The humble nail gun is an essential tool in the arsenal of the domestic contractor, being crucial for the effective and efficient erection and fixture of many different elements. But it is also a dangerous tool, and those using it for the first time will be understandably apprehensive. How should you approach using one correctly?
Types of Nail Gun
All nail guns serve the same purpose, but there are different types available that have different specific applications. The two main types of nail gun a home contractor or DIY decorator will encounter are framing nail guns and finishing nail guns; the former fires heavy-gauge nails for the purpose of frame construction as with stud walls, while finishing nail guns fire thin nails below the surface of a fixture, for the purpose of attaching skirting boards and coving.
The DeWalt nail gun set includes one each of the framing and finishing nail gun, owing to their practical utility for internal use. However, there are still more kinds of nail gun for more specialised purposes. For example, roofing nail guns are high-powered, and designed to punch wide-headed nails into shingle to hold tiles in place.
Essential Safety Preparations
Before you load and operate your nail gun, you should devote some time to ensuring your safety and the safety of others around you – as well as the safety of the job itself. Nail guns fire sharp projectiles at high speeds, and as such should be treated as nothing less than deadly.
For starters, anyone using a nail gun should ensure they are wearing adequate personal protective equipment, or PPE. Eye goggles or safety glasses are the most important item to wear, as they will protect your eyes from any debris, flying objects or misfired nails. A hard hat should also be worn to protect your skull, with work gloves helping to keep your hands safe when checking your driven nails.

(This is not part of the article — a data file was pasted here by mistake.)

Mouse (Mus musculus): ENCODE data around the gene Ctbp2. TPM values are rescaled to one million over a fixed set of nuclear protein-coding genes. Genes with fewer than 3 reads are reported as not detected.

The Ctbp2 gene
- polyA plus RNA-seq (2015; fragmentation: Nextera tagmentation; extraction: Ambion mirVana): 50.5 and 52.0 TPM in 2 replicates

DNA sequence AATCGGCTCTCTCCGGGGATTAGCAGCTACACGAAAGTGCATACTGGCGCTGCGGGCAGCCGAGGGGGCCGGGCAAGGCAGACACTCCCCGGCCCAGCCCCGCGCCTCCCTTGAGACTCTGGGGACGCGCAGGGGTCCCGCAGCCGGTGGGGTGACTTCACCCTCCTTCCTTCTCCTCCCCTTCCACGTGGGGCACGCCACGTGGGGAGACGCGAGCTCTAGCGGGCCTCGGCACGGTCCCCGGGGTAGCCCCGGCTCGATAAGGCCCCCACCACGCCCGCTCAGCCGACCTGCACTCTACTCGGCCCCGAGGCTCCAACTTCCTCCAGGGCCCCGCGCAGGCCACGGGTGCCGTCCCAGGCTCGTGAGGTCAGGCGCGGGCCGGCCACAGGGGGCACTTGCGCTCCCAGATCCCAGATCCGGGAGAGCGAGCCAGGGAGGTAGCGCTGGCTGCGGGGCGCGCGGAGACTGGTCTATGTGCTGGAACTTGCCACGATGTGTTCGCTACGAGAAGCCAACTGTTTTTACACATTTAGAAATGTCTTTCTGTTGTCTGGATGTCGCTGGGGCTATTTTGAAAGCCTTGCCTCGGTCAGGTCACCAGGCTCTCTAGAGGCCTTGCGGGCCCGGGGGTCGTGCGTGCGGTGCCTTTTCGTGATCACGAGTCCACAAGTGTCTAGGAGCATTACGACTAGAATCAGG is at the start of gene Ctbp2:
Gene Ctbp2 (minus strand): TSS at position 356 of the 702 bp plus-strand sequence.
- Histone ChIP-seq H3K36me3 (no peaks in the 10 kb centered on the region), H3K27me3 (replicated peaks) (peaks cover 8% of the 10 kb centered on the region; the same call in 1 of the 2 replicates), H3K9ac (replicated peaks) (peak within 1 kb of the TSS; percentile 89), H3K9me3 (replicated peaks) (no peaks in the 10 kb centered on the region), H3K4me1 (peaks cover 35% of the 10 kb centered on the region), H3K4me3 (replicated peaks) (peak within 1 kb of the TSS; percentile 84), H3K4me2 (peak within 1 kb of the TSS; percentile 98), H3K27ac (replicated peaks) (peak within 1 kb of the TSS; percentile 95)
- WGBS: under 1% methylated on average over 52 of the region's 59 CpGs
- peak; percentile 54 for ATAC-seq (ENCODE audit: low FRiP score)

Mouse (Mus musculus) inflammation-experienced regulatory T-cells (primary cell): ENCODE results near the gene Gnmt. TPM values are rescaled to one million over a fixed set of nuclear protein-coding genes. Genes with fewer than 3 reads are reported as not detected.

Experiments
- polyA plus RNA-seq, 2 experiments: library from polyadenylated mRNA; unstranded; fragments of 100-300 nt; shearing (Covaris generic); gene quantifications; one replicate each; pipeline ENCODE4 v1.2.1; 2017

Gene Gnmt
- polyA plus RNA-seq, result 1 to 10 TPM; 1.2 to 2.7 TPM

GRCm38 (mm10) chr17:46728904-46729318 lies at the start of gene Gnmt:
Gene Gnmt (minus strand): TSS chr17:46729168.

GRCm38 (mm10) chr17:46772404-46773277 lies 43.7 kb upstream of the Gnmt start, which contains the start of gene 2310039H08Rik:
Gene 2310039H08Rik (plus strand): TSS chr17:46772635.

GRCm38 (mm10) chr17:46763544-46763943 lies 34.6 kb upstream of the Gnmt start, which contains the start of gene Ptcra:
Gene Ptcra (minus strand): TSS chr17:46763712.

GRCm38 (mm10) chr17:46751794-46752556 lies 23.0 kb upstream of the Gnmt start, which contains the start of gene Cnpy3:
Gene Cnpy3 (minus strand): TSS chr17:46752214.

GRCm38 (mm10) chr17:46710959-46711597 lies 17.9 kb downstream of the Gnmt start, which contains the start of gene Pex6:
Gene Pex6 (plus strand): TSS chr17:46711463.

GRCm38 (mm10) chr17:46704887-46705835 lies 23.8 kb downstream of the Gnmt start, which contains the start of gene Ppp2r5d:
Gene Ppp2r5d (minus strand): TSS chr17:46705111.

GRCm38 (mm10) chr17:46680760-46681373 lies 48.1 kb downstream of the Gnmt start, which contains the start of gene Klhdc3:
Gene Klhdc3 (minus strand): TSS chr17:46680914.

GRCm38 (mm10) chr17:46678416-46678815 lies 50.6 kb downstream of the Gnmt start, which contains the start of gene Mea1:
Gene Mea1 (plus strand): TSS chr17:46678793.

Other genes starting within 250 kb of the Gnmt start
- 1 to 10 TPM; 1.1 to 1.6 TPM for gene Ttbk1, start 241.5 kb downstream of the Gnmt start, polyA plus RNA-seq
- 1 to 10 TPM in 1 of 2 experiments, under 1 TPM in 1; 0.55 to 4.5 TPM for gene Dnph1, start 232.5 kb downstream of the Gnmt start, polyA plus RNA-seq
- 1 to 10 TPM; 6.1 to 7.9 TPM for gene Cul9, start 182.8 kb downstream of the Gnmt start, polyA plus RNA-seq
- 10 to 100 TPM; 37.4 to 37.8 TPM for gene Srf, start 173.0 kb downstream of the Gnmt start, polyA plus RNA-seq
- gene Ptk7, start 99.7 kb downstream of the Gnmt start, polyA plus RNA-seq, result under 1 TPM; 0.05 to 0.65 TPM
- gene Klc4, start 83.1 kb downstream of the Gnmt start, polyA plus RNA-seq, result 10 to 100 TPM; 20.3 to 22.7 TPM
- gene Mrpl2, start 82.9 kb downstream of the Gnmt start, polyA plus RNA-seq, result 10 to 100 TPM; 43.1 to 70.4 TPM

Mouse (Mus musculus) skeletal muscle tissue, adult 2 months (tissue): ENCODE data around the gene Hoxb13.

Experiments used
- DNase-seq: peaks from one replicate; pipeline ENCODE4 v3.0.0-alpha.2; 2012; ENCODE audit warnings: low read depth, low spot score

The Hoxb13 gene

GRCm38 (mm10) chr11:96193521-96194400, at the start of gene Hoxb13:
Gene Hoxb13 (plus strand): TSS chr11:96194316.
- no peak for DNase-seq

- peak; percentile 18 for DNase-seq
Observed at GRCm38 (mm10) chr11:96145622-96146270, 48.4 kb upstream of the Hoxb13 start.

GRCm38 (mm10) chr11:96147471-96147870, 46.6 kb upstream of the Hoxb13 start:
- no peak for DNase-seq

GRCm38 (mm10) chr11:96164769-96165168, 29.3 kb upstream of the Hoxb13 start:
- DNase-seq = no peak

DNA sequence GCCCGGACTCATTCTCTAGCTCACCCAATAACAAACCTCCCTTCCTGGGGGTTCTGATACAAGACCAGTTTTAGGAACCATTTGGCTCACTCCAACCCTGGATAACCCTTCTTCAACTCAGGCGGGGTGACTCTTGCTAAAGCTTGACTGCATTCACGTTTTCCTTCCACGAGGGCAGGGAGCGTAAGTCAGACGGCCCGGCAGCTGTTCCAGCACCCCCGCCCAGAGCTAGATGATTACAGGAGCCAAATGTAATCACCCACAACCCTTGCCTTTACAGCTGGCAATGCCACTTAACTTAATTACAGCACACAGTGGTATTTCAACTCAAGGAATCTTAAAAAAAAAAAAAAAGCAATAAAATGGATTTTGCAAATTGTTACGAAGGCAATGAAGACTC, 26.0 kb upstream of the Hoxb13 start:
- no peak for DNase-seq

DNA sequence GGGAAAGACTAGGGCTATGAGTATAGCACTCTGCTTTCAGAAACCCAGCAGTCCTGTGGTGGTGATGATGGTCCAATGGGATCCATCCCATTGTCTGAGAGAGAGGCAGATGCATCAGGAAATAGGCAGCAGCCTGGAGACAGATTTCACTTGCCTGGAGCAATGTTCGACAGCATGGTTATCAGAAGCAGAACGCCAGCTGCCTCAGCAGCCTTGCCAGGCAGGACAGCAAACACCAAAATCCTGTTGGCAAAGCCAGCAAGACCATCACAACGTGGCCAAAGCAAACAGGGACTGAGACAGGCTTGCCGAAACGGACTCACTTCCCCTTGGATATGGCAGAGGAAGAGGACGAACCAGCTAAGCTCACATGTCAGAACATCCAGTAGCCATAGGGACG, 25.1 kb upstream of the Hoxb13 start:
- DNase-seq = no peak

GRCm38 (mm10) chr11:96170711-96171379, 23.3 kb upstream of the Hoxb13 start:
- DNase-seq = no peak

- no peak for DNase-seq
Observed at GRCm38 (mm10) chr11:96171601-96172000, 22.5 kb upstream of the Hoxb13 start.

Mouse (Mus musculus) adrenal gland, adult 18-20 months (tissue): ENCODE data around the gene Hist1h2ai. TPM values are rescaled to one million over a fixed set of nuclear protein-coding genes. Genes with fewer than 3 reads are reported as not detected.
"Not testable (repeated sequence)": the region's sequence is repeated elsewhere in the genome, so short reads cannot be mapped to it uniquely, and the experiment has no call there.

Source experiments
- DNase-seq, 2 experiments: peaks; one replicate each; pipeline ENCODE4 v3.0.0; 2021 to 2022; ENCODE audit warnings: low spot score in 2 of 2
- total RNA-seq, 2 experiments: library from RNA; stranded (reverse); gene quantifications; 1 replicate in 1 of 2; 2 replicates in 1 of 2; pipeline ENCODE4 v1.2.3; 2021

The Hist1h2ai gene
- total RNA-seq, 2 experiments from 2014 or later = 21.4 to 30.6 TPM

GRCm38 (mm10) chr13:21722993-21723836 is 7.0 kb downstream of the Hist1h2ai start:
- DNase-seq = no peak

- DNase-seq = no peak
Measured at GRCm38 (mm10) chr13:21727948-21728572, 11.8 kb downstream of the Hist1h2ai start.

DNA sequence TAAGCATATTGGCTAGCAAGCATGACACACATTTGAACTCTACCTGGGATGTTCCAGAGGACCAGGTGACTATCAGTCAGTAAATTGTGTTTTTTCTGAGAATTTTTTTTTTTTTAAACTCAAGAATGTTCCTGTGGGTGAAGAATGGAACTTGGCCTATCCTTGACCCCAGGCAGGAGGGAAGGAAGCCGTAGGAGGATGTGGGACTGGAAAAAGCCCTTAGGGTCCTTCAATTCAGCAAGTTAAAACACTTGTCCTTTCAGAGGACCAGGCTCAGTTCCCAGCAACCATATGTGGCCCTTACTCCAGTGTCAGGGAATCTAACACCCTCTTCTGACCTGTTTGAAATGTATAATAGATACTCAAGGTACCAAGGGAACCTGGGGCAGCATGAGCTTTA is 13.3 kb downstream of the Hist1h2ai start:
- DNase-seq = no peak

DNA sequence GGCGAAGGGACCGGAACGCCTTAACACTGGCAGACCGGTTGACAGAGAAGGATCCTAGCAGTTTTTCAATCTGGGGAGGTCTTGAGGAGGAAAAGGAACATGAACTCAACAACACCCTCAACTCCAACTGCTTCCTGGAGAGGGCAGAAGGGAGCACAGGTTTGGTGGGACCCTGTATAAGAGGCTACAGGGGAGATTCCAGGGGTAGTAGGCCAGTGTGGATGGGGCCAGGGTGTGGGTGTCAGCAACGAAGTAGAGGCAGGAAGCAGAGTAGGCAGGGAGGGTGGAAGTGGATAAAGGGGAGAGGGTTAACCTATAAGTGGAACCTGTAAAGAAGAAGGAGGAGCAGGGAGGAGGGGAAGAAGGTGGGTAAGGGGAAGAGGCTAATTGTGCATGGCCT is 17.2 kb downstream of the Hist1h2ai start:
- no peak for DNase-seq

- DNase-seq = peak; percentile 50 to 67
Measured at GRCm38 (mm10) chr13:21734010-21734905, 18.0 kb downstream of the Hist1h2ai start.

Your environment should also be clear of any clutter or debris, to allow you a solid footing when operating the nail gun. Slips, trips and falls are the most common cause of injury in UK workplaces, with RIDDOR reporting that 33% of all non-fatal injuries were caused by same-level slips or trips. A slip or trip could be deadly when operating a nail gun, so take care to ensure your footing is secure.
Safely Loading Your Nail Gun
If your nail gun is pressure or mains-powered, you should ensure no pressure or power is available to the gun when loading. This mitigates the risk of an accidental fire, or from injury when interacting with the loading and firing mechanism.
You should also ensure that there are no nails present in the gun before you load. Loose nails cannot be safely fired from the gun, and should be removed from the system before you add a new clip of nails to the gun.
Operating Your Nail Gun
When operating the nail gun, you should only remove the safety and engage the trigger when the gun is safely situated perpendicular to the target surface, with the nose pad pushed against it. Observers should stand behind you, and you should stand firmly behind the nail gun. Only fire when you are certain no one is next to or behind the surface.